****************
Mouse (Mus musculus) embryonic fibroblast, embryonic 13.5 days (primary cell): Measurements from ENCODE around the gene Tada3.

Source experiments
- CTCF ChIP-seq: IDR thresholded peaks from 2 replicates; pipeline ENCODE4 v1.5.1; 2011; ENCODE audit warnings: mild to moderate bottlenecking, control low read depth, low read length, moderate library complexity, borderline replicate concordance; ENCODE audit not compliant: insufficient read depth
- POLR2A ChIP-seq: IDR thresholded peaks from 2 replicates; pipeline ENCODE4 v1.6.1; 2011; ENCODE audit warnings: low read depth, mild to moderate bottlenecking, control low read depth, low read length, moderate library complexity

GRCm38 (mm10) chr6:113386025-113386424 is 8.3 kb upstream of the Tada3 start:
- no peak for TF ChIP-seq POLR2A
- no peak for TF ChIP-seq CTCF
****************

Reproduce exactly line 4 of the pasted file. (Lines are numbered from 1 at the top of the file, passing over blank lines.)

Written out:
- POLR2A ChIP-seq: IDR thresholded peaks from 2 replicates; pipeline ENCODE4 v1.6.1; 2011; ENCODE audit warnings: low read depth, mild to moderate bottlenecking, control low read depth, low read length, moderate library complexity